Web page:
With an estimated 85 million gallons of paint going to waste each year in the United States, Dustin Martin, founder and CEO of Up Paint in Clarkston, saw an opportunity after being introduced to an upcycling company at a trade show.
Founded by Kevin Callahan in 2010, Denver’s GreenSheen reconstitutes paint that would otherwise end up in a landfill and transforms it into a product that’s ready for retail. Before Martin decided to partner with GreenSheen, he wanted to make sure the product was as good as new.
“It measures on par with what would retail at a store for around $60 per gallon,” Martin says. “We’re able to retail at $35 for the same quality paint because of the collection subsidies involved with the process.”
Today, Up Paint offers 18 colors, ranging from Taupe and Perfect Gray to Harbor Blue and Purple Haze, along with custom colors for large jobs.
The process starts with collecting the paint. GreenSheen is conducting a pilot program to gather returned paint with Ace Hardware in Colorado, Phoenix, Seattle, and Albany, N.Y., all near its own facilities. Additional paint comes from manufacturers that may have excess cans of a discontinued line or bad tints that weren’t retail quality.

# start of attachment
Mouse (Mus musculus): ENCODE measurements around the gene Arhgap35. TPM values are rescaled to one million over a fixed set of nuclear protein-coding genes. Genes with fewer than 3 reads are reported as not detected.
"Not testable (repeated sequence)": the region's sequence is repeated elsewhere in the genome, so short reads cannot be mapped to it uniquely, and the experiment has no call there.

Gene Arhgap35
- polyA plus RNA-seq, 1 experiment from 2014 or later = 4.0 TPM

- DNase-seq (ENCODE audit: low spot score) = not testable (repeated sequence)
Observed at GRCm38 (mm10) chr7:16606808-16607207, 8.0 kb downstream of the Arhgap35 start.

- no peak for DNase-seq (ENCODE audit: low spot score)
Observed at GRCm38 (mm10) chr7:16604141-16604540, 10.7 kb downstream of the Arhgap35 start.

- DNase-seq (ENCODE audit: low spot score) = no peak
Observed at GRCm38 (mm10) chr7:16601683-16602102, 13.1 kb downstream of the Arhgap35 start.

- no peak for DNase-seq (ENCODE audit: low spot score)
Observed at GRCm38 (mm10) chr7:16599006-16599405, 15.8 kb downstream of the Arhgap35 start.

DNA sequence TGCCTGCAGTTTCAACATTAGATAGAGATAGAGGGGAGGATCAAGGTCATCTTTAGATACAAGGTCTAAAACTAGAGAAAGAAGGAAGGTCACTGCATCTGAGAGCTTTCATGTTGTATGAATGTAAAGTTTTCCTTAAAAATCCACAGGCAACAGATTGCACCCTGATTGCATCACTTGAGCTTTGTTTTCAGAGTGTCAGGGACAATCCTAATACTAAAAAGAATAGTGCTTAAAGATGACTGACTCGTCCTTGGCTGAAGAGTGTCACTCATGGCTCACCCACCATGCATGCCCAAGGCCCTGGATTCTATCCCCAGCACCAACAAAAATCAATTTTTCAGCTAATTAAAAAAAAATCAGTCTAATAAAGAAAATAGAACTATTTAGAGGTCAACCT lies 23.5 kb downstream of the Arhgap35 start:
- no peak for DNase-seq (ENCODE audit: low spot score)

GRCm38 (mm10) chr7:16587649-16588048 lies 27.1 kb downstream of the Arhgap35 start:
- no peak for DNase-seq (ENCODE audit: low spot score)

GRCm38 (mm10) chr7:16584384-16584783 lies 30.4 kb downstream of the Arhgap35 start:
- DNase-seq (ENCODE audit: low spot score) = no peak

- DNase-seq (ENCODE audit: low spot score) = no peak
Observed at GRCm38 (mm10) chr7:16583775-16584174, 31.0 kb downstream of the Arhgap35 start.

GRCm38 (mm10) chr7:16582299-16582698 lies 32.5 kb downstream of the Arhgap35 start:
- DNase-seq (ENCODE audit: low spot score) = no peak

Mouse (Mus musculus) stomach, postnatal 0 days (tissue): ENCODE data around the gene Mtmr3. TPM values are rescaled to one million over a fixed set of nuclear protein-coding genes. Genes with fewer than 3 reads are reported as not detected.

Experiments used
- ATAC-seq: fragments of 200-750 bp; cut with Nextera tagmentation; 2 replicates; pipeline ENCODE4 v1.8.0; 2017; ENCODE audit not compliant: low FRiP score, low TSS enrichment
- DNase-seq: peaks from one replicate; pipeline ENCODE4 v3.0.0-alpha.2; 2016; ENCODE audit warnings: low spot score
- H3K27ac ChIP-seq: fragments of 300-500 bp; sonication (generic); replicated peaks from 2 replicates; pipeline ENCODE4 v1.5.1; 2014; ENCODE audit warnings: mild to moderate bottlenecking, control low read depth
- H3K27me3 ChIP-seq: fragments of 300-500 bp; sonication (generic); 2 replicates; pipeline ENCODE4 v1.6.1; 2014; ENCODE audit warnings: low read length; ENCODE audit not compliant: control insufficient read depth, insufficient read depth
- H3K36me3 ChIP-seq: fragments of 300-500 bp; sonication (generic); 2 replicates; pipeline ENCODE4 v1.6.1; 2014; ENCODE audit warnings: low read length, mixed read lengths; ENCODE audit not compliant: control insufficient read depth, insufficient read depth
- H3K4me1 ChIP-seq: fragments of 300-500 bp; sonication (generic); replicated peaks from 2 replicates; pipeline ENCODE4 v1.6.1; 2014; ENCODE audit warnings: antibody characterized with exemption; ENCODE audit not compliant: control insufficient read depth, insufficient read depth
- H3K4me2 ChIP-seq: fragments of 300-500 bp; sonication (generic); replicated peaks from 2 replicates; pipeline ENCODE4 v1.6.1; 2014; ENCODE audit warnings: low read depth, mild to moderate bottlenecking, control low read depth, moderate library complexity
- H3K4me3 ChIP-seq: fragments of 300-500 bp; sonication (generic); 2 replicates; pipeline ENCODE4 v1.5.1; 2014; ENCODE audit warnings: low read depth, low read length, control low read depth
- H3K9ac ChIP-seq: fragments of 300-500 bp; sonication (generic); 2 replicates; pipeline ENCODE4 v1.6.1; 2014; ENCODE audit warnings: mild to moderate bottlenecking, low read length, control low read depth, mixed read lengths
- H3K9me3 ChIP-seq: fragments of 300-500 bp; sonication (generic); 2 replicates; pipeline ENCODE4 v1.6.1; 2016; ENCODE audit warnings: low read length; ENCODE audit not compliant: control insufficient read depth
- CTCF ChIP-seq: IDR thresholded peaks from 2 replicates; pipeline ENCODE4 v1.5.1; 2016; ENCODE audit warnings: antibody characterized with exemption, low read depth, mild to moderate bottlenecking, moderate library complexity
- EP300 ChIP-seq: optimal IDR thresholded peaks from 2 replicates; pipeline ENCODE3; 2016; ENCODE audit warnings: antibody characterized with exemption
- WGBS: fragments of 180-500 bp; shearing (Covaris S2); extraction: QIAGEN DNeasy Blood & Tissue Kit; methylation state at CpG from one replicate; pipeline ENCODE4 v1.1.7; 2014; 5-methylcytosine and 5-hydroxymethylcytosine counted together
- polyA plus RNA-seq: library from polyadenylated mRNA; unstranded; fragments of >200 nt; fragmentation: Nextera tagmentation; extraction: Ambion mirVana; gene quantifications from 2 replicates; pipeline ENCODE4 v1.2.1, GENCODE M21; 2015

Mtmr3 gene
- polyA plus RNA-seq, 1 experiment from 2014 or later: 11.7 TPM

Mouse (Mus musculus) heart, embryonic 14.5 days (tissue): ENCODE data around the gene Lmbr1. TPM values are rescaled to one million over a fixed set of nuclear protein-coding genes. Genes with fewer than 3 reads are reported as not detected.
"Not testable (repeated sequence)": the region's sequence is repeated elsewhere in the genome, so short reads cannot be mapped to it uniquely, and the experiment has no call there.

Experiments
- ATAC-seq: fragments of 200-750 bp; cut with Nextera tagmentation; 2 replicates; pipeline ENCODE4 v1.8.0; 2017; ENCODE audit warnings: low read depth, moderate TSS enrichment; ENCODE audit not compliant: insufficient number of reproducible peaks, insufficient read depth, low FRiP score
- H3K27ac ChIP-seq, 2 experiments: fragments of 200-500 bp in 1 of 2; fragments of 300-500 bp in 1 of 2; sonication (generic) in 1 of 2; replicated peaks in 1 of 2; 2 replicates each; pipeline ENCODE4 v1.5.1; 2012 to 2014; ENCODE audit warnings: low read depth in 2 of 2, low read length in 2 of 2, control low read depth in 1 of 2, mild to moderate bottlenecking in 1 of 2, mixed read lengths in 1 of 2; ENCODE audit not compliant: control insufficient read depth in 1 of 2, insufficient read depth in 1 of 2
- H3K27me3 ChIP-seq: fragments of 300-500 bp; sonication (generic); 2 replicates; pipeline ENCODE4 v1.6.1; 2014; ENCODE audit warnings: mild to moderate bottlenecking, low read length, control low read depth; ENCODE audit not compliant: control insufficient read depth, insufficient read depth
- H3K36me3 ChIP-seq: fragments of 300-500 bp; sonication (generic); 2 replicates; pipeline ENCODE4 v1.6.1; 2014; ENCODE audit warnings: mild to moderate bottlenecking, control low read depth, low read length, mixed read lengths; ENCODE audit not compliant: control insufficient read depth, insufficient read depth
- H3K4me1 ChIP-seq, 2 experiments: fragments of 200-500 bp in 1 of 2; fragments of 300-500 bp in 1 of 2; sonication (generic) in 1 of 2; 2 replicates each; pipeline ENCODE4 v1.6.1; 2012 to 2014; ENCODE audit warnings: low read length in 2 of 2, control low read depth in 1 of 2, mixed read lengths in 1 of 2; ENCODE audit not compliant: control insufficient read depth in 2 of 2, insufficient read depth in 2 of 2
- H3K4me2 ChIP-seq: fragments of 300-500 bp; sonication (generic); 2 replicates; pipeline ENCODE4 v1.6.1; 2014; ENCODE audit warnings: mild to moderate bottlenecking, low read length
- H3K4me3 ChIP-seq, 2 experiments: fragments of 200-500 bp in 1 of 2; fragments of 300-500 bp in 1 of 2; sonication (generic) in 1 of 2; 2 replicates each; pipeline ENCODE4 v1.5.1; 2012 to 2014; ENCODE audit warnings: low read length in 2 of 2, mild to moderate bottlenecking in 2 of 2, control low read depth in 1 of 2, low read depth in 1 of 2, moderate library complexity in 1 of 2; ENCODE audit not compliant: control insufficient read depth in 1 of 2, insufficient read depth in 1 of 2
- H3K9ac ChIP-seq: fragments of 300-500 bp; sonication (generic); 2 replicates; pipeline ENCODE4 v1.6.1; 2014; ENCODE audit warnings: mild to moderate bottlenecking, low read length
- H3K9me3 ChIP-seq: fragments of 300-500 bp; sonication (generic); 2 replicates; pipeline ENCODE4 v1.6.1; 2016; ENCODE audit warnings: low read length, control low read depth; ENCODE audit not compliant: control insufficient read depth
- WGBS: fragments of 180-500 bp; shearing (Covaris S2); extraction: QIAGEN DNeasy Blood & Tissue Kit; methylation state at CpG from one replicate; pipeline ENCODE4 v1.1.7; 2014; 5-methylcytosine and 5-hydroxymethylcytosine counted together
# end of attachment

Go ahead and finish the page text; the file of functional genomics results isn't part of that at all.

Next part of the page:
Collection, of course, isn’t free. Through a program called PaintCare — currently operating in 10 states including Colorado and New York — all new cans of paint across brands receive a small markup from retailers at checkout.
That markup goes toward paying for the recycling process, which is charge-free upon returning excess paint. In states that don’t participate, like Arizona, there’s a small fee for recycling the paint when it’s returned.
Once it has been collected, the paint is brought to a GreenSheen facility where each can is opened, inspected, and dumped into a 250-gallon, color-coded tote before the mixture is tested, filtered, reconstituted, and prepared for retail.
To expand its reach, the company is branching out this fall into the painting accessories market with its proprietary EverGood product line, which utilizes a composite of bamboo fiber and resin that Martin says offers a 60 percent carbon dioxide emissions reduction compared to traditional plastic. The Up Tools product line will consist of brush handles, roller handles, paint trays, stir sticks, and more.
“The biggest hurdle for us, as a new category in the paint industry, is conveying the quality of the product,” Martin says. “I think the general conception on recycled anything is that you’re giving up some type of quality. The reality is that when you combine high-quality paints together, you get high-quality paint.”